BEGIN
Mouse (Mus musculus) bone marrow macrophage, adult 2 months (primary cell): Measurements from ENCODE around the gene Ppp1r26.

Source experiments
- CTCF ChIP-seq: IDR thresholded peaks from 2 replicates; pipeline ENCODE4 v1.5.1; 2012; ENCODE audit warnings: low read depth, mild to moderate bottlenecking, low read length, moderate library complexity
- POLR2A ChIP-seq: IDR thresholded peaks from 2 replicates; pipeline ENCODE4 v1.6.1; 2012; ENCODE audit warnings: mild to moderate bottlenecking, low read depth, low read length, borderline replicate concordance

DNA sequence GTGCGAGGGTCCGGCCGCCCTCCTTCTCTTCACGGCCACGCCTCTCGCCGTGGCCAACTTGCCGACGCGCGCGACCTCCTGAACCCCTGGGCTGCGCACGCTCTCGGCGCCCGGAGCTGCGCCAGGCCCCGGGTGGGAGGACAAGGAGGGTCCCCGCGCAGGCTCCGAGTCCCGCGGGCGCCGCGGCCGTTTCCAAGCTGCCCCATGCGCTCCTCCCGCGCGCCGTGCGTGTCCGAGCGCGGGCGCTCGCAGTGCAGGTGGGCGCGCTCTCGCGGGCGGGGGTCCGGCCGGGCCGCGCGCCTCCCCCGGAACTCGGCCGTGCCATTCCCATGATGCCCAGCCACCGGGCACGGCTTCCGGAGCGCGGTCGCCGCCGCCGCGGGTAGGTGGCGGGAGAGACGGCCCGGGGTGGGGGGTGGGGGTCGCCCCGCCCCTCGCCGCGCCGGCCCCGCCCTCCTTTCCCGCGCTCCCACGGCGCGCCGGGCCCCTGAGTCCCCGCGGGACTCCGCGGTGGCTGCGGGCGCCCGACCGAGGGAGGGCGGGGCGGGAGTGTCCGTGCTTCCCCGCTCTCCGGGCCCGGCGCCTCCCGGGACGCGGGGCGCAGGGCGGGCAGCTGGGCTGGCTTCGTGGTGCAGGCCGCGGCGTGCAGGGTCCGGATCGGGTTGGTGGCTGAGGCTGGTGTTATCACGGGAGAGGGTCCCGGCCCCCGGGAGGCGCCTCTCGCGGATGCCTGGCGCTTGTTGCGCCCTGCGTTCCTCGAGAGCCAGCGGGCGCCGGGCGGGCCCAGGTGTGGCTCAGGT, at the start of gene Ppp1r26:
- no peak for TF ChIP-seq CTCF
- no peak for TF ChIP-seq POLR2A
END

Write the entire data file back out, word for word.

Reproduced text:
Mouse (Mus musculus) bone marrow macrophage, adult 2 months (primary cell): Measurements from ENCODE around the gene Ppp1r26.

Source experiments
- CTCF ChIP-seq: IDR thresholded peaks from 2 replicates; pipeline ENCODE4 v1.5.1; 2012; ENCODE audit warnings: low read depth, mild to moderate bottlenecking, low read length, moderate library complexity
- POLR2A ChIP-seq: IDR thresholded peaks from 2 replicates; pipeline ENCODE4 v1.6.1; 2012; ENCODE audit warnings: mild to moderate bottlenecking, low read depth, low read length, borderline replicate concordance

DNA sequence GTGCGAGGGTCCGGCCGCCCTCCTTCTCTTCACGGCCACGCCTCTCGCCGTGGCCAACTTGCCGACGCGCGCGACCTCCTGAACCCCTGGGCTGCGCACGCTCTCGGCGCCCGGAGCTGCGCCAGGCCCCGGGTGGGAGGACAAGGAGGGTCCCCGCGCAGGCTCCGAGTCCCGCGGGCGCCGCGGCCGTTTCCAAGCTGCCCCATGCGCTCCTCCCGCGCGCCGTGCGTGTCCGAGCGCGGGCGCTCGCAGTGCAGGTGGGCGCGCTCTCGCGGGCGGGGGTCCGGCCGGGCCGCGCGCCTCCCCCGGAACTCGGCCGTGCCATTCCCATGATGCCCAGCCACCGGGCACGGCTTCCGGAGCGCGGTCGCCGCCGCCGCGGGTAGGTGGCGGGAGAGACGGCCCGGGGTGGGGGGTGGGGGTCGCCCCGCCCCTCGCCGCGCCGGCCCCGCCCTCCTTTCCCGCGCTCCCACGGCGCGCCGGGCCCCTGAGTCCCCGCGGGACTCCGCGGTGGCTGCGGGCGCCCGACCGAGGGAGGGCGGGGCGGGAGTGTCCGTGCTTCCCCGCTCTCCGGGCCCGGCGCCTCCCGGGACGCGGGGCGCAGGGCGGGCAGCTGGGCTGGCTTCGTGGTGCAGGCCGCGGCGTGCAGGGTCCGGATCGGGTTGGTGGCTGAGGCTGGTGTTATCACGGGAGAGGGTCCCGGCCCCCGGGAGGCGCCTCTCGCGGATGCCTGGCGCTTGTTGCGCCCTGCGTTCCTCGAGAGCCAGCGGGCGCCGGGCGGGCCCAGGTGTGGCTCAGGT, at the start of gene Ppp1r26:
- no peak for TF ChIP-seq CTCF
- no peak for TF ChIP-seq POLR2A